Car City MOTORING EDITOR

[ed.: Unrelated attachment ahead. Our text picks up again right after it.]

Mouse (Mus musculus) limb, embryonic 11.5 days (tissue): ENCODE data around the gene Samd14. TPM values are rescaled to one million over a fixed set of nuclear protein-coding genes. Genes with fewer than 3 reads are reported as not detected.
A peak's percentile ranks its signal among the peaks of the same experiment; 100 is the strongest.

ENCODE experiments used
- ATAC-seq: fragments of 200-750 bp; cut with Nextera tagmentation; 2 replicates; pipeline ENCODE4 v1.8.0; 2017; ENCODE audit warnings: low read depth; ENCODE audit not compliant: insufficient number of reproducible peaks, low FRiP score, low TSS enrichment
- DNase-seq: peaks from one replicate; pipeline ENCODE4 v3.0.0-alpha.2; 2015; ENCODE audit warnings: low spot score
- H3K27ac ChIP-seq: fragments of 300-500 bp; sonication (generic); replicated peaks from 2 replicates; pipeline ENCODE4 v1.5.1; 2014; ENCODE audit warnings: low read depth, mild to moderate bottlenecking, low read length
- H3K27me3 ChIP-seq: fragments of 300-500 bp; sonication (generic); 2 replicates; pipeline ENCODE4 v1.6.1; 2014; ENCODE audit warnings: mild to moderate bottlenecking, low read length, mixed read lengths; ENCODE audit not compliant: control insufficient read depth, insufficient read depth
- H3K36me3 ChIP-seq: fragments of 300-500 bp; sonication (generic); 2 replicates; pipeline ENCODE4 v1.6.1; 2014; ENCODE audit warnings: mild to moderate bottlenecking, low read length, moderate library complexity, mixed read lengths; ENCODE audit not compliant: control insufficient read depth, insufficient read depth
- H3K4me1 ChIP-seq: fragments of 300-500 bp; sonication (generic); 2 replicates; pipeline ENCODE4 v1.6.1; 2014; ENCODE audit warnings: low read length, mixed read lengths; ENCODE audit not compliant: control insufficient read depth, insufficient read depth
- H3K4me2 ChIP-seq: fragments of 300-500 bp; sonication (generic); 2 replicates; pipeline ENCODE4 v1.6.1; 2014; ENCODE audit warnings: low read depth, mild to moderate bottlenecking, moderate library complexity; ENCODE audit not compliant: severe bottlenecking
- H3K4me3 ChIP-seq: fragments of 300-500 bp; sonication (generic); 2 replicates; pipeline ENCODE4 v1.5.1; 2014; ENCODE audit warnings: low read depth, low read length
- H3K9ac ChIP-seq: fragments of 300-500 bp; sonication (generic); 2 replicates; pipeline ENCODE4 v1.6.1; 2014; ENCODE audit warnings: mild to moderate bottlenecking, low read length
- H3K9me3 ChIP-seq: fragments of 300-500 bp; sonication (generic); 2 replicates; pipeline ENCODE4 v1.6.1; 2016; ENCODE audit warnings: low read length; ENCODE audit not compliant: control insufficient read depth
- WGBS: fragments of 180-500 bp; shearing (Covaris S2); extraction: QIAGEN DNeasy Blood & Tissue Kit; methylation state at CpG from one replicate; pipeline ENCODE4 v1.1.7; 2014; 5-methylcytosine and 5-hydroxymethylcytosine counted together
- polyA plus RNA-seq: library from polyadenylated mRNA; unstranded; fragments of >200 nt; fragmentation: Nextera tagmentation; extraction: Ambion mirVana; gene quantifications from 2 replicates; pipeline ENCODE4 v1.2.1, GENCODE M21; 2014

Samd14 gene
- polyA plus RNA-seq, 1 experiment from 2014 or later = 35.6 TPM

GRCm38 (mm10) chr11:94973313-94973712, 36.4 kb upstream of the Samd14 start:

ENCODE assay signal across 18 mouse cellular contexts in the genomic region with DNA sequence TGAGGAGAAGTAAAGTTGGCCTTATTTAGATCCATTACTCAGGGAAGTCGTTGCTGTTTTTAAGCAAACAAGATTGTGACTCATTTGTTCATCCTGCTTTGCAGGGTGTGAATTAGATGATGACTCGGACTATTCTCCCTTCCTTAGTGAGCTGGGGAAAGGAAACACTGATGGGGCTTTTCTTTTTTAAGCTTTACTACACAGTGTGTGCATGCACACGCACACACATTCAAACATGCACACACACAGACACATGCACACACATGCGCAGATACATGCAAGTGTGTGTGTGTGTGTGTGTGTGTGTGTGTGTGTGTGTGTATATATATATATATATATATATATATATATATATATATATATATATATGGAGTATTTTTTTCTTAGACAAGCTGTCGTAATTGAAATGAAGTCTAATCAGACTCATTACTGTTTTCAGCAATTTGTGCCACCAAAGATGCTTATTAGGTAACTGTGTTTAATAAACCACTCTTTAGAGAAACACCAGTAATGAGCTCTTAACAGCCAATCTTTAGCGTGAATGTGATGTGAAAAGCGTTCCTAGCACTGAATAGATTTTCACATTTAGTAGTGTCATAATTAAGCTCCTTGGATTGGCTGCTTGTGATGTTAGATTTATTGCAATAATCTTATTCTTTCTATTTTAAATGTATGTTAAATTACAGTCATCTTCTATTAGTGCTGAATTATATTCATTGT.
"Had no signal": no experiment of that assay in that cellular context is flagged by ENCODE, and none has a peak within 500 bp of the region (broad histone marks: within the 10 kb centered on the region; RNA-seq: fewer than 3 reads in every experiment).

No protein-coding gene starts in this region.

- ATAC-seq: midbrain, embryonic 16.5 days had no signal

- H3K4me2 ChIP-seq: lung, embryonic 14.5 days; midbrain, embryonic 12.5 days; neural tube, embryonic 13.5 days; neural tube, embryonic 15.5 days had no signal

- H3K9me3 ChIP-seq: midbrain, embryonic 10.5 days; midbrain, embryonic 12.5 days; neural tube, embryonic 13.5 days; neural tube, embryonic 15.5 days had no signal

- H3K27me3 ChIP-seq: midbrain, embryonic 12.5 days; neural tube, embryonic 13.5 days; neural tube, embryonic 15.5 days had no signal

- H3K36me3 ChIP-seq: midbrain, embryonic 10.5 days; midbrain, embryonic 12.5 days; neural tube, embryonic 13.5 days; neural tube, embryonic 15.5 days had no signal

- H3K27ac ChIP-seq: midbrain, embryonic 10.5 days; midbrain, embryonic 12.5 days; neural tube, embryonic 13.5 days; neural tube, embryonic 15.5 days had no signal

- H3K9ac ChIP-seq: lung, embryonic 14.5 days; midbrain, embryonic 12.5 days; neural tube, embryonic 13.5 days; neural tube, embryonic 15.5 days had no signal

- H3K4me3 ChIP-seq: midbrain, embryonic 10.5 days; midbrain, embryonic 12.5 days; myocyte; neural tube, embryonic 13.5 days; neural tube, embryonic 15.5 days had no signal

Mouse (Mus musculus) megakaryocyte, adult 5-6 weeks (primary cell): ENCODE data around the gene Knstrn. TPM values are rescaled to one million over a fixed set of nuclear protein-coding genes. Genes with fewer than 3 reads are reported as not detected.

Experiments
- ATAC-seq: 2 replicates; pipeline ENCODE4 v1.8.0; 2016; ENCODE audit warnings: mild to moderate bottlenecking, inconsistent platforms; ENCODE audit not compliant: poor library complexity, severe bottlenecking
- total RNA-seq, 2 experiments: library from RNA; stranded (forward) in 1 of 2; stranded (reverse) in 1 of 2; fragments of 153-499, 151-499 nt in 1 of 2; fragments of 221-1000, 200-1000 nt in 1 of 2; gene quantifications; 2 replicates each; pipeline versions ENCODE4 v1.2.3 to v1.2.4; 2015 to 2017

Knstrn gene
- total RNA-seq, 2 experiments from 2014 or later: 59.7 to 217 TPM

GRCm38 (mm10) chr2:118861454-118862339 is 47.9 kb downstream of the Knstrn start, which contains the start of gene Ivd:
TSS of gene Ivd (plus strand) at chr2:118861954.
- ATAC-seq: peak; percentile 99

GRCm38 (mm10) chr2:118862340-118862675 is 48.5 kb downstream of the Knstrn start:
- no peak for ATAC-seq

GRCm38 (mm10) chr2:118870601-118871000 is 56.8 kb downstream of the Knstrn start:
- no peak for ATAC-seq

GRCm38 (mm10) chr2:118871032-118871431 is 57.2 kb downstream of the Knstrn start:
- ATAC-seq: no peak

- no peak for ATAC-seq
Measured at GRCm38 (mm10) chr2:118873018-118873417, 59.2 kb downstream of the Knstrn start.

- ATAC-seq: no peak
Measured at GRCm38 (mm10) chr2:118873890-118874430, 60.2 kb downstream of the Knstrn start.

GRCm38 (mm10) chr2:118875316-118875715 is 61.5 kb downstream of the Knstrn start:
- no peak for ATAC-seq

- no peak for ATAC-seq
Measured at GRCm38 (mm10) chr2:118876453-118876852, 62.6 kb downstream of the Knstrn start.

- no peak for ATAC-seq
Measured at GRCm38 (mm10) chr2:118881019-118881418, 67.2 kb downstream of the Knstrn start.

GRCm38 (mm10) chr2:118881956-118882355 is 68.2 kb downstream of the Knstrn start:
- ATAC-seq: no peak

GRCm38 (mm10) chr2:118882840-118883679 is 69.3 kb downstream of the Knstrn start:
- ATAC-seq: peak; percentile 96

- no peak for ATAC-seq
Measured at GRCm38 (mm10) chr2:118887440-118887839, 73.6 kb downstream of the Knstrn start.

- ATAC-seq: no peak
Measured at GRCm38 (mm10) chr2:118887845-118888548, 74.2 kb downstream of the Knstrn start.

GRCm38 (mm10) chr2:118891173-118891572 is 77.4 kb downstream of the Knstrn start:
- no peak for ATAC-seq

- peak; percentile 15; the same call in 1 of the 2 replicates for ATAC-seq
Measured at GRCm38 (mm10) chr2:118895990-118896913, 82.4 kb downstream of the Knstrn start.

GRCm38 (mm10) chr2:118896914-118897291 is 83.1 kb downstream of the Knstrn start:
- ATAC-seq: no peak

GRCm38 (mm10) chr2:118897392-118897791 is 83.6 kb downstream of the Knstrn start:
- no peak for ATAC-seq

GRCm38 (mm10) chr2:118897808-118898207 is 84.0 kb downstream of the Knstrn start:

Coventry was once Britain’s motor city — and now its wheels are turning once again as it marks its first full week as the UK City of Culture 2021. In the late 19th century, Coventry became Britain’s original Mo’town. And today, it is adapting to the world of electric and autonomous cars as a pioneering national test-bed for self-driving and battery-powered vehicles. At its peak, there was a car factory on almost every corner as the city became home to hundreds of now long- gone brands and suppliers including Austin, rover, triumph, Standard, Humber, Singer and Lanchester. this also made it a prime target for a Luftwaffe raid, which flattened the city in the night-time blitz of november 14-15, 1940. the nazis even coined a verb for it — ‘ coventrieren’, to coventrate or destroy a city. All the more poignant then that Coventry, which rose from the ashes and has the phoenix as one of its symbols, should be a centre for reconciliation through its rebuilt cathedral designed by Sir Basil Spence. During the war, planners created secret ‘shadow factories’ in the surrounding countryside for anticipated wartime production; one of which Jaguar moved to in the 1950s until its closure by then owners Ford in December 2004. Another was Land rover’s main UK plant in Solihull. today, Britain’s biggest car-maker Jaguar Land rover still has its global HQ in Coventry, with an engineering, research and development centre in Whitley and its expanding design centre down the road at Gaydon in Warwickshire. Peugeot, which until January 2007 manufactured cars on the outskirts of the city in ryton, is now part of the giant Stellantis group including Citroen and DS Automobiles, and still retains its UK headquarters there. LONDON’S famous black cabs were built in Coventry for decades; now they’re electric and constructed by LevC on the outskirts of the city in the village of Ansty. Ironically, given the animosity between car-mad motorists and Lycra-clad cyclists, it was Coventry’s reputation as a centre for bicycle production in the 19th century that led to the birth of the motor car in Britain. In 1896, a victorian entrepreneur called Harry Lawson, who had made his fortune manufacturing bicycles, bought a former textile mill to produce the first British car: a Coventry Daimler. He did so by teaming up with engineer Frederick Simms, born in Hamburg to an english father and German mother, who struck up a friendship with German car pioneer Gottlieb Daimler. Aged just 27, Simms bought the rights to Daimler’s patents in Britain and the empire — nearly a quarter of the globe — excluding Canada. the first Coventry Daimler — one of which I’ve driven — was launched in 1897 and the British motor industry was born. Jaguar arrived in Coventry in 1927 when founder William Lyons (later Sir William) moved his Swallow Sidecar company from Blackpool. He then switched to making cars, initially under the ‘SS’ badge. Given the wartime connotations, from 1945 the firm changed its name to Jaguar, after the SS Jaguar model of the 1930s. ‘Grace, Pace, Space’ was its motto in the 1950s. But it was the E-Type sports car — this year celebrating its 60th anniversary — that along with the Mini came to epitomise the spirit of Swinging Sixties. When I lived and worked in Coventry, my first landlords were retired Lancastrians Harry and Connie Teather, who moved with Lyons to the city in 1927. Connie was a PA to the directors and Harry rose through the ranks from the stores to become the company’s purchasing director in the 1950s. They regaled me with tales of those exciting early years. But Coventry became in part a victim of its own success, with the boom years of the 1950s and 1960s giving way to the industrial strife of the 1970s and the Ghost Town years of the 1980s, as Coventry two-tone band The Specials chronicled. Back then, car firms wanting key components had to pay ‘the Coventry Rate’, ruthlessly enforced by the trade unions. Industrial strife and strikes became the norm. Coventry, and the Midlands generally, began to price itself out of the car market, allowing leaner foreign competitors in. The uncompromising economic policy of Margaret Thatcher as prime minister proved almost the last nail in Coventry’s coffin. It also opened the door to ‘disruptor’ Japanese carmakers such as Honda, Toyota and Nissan, which set up in new regions, with new industrial practices, eager workforces and lower costs. Soon Britain’s Mo’town became dubbed ‘ Giro City’ after the unemployment cheques. BUT the future is now looking brighter and Coventry’s City of Culture status will help highlight both existing and untapped potential. Today, Jaguar has a huge engineering, research and development presence at Warwick university. The university hosts the world- renowned Warwick Manufacturing Group (WMG), which carries out research and development for car companies around the globe, and the Advanced Propulsion Centre which develops ‘green’ powertrains. Last year, I visited the university’s new high-tech £150 million National Automotive Innovation Centre, just a day after it was opened by Prince Charles, hitching a ride for the world’s first ‘road test’ of a fully electric, zero- emissions, self- driving ‘ pod’ car being developed jointly with Jaguar Land Rover. Coventry university, in the city centre, has provided the global car industry with top engineers and world- class designers, and even offers a degree in automotive journalism. Lady Godiva, who rode naked through Coventry protesting against the taxes imposed by her husband Leofric, Earl of Mercia, would be proud. But I wonder what she would be driving today?